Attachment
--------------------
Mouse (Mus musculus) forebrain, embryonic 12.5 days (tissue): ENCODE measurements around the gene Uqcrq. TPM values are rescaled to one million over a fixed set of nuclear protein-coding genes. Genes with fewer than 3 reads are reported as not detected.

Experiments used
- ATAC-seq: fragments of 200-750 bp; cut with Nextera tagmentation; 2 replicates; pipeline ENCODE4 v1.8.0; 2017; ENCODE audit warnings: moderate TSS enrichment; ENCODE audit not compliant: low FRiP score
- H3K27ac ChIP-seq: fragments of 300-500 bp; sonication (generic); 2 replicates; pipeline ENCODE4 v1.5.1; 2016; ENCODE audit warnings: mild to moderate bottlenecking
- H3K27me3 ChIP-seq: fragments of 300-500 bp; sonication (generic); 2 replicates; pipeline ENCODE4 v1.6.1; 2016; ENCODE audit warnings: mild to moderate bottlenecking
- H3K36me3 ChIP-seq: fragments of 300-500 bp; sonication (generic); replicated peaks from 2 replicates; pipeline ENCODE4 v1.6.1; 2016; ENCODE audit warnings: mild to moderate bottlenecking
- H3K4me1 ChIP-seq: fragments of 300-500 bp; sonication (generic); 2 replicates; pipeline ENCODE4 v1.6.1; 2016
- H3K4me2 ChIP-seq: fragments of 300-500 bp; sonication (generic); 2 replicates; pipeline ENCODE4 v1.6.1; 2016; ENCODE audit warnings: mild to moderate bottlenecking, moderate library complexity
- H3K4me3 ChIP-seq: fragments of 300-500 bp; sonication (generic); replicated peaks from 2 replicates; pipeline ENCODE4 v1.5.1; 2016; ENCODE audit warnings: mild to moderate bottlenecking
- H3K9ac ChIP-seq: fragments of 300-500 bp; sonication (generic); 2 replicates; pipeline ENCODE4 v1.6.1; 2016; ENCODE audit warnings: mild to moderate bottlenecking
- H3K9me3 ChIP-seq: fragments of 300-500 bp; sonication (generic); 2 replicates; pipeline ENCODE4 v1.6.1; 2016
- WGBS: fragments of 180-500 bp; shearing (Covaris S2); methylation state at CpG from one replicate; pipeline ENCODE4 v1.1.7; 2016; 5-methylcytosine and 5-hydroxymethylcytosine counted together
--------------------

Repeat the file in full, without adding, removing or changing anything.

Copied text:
Mouse (Mus musculus) forebrain, embryonic 12.5 days (tissue): ENCODE measurements around the gene Uqcrq. TPM values are rescaled to one million over a fixed set of nuclear protein-coding genes. Genes with fewer than 3 reads are reported as not detected.

Experiments used
- ATAC-seq: fragments of 200-750 bp; cut with Nextera tagmentation; 2 replicates; pipeline ENCODE4 v1.8.0; 2017; ENCODE audit warnings: moderate TSS enrichment; ENCODE audit not compliant: low FRiP score
- H3K27ac ChIP-seq: fragments of 300-500 bp; sonication (generic); 2 replicates; pipeline ENCODE4 v1.5.1; 2016; ENCODE audit warnings: mild to moderate bottlenecking
- H3K27me3 ChIP-seq: fragments of 300-500 bp; sonication (generic); 2 replicates; pipeline ENCODE4 v1.6.1; 2016; ENCODE audit warnings: mild to moderate bottlenecking
- H3K36me3 ChIP-seq: fragments of 300-500 bp; sonication (generic); replicated peaks from 2 replicates; pipeline ENCODE4 v1.6.1; 2016; ENCODE audit warnings: mild to moderate bottlenecking
- H3K4me1 ChIP-seq: fragments of 300-500 bp; sonication (generic); 2 replicates; pipeline ENCODE4 v1.6.1; 2016
- H3K4me2 ChIP-seq: fragments of 300-500 bp; sonication (generic); 2 replicates; pipeline ENCODE4 v1.6.1; 2016; ENCODE audit warnings: mild to moderate bottlenecking, moderate library complexity
- H3K4me3 ChIP-seq: fragments of 300-500 bp; sonication (generic); replicated peaks from 2 replicates; pipeline ENCODE4 v1.5.1; 2016; ENCODE audit warnings: mild to moderate bottlenecking
- H3K9ac ChIP-seq: fragments of 300-500 bp; sonication (generic); 2 replicates; pipeline ENCODE4 v1.6.1; 2016; ENCODE audit warnings: mild to moderate bottlenecking
- H3K9me3 ChIP-seq: fragments of 300-500 bp; sonication (generic); 2 replicates; pipeline ENCODE4 v1.6.1; 2016
- WGBS: fragments of 180-500 bp; shearing (Covaris S2); methylation state at CpG from one replicate; pipeline ENCODE4 v1.1.7; 2016; 5-methylcytosine and 5-hydroxymethylcytosine counted together